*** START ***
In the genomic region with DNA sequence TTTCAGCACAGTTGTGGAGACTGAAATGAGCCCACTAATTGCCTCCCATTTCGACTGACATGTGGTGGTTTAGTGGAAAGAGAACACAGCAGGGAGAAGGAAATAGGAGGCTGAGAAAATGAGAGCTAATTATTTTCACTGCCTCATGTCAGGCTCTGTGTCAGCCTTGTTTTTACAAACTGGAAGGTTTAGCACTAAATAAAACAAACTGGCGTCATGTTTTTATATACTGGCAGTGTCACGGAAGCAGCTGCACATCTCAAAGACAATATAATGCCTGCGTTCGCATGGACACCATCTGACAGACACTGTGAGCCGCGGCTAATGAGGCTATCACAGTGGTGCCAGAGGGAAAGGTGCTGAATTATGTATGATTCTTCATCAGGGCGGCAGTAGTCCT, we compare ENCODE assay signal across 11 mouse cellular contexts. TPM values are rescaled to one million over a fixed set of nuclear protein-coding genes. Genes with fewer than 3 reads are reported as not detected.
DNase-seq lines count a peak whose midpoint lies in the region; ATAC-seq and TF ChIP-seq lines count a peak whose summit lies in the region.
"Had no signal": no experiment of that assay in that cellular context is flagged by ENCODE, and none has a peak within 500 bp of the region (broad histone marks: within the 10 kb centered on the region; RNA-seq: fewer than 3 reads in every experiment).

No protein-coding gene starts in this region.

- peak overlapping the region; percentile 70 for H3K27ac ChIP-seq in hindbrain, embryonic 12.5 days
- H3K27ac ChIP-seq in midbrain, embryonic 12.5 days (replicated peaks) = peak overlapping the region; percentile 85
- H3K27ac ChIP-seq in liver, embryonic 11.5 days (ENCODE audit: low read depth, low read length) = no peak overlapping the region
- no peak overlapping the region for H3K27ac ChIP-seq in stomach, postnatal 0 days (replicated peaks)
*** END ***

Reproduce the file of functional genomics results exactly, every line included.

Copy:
In the genomic region with DNA sequence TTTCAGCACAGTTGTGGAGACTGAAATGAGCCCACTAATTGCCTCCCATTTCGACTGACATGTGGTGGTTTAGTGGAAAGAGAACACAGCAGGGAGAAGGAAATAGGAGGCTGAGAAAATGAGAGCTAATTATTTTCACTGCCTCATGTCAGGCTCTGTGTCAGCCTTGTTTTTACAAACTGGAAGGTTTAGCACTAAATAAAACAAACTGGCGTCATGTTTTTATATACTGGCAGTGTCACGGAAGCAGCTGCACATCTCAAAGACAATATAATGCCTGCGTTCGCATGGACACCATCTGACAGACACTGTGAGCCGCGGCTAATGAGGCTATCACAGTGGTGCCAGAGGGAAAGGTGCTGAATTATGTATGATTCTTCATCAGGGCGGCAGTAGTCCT, we compare ENCODE assay signal across 11 mouse cellular contexts. TPM values are rescaled to one million over a fixed set of nuclear protein-coding genes. Genes with fewer than 3 reads are reported as not detected.
DNase-seq lines count a peak whose midpoint lies in the region; ATAC-seq and TF ChIP-seq lines count a peak whose summit lies in the region.
"Had no signal": no experiment of that assay in that cellular context is flagged by ENCODE, and none has a peak within 500 bp of the region (broad histone marks: within the 10 kb centered on the region; RNA-seq: fewer than 3 reads in every experiment).

No protein-coding gene starts in this region.

- peak overlapping the region; percentile 70 for H3K27ac ChIP-seq in hindbrain, embryonic 12.5 days
- H3K27ac ChIP-seq in midbrain, embryonic 12.5 days (replicated peaks) = peak overlapping the region; percentile 85
- H3K27ac ChIP-seq in liver, embryonic 11.5 days (ENCODE audit: low read depth, low read length) = no peak overlapping the region
- no peak overlapping the region for H3K27ac ChIP-seq in stomach, postnatal 0 days (replicated peaks)